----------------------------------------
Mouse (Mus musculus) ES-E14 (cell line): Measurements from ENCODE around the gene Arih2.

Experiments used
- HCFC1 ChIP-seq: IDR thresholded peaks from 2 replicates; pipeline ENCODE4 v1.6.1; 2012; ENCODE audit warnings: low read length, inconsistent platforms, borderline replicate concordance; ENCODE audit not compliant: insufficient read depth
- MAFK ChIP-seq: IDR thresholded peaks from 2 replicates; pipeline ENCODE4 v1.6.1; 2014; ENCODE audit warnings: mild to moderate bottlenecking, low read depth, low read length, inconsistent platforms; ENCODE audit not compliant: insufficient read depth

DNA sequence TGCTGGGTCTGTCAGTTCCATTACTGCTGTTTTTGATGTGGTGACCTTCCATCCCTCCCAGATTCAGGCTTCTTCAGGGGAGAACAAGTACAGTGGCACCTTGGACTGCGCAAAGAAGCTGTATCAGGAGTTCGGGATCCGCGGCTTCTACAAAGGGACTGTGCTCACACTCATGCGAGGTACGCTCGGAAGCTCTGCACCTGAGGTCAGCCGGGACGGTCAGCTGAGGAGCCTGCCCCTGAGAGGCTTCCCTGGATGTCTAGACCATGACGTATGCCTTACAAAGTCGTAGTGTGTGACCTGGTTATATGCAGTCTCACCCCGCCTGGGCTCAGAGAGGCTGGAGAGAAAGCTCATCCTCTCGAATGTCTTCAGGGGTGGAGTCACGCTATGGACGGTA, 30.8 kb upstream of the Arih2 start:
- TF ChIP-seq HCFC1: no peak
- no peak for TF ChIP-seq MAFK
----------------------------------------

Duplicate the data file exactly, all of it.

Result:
Mouse (Mus musculus) ES-E14 (cell line): Measurements from ENCODE around the gene Arih2.

Experiments used
- HCFC1 ChIP-seq: IDR thresholded peaks from 2 replicates; pipeline ENCODE4 v1.6.1; 2012; ENCODE audit warnings: low read length, inconsistent platforms, borderline replicate concordance; ENCODE audit not compliant: insufficient read depth
- MAFK ChIP-seq: IDR thresholded peaks from 2 replicates; pipeline ENCODE4 v1.6.1; 2014; ENCODE audit warnings: mild to moderate bottlenecking, low read depth, low read length, inconsistent platforms; ENCODE audit not compliant: insufficient read depth

DNA sequence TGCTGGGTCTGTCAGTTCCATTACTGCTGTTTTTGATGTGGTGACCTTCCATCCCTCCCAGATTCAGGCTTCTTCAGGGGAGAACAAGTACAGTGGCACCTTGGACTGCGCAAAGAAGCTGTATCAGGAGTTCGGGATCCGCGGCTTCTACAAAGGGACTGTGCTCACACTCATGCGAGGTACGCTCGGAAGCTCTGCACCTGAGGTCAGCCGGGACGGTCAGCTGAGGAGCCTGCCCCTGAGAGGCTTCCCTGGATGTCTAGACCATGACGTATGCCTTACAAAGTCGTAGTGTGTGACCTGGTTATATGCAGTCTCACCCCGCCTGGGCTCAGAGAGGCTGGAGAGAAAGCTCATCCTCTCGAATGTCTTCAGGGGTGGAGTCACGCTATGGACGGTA, 30.8 kb upstream of the Arih2 start:
- TF ChIP-seq HCFC1: no peak
- no peak for TF ChIP-seq MAFK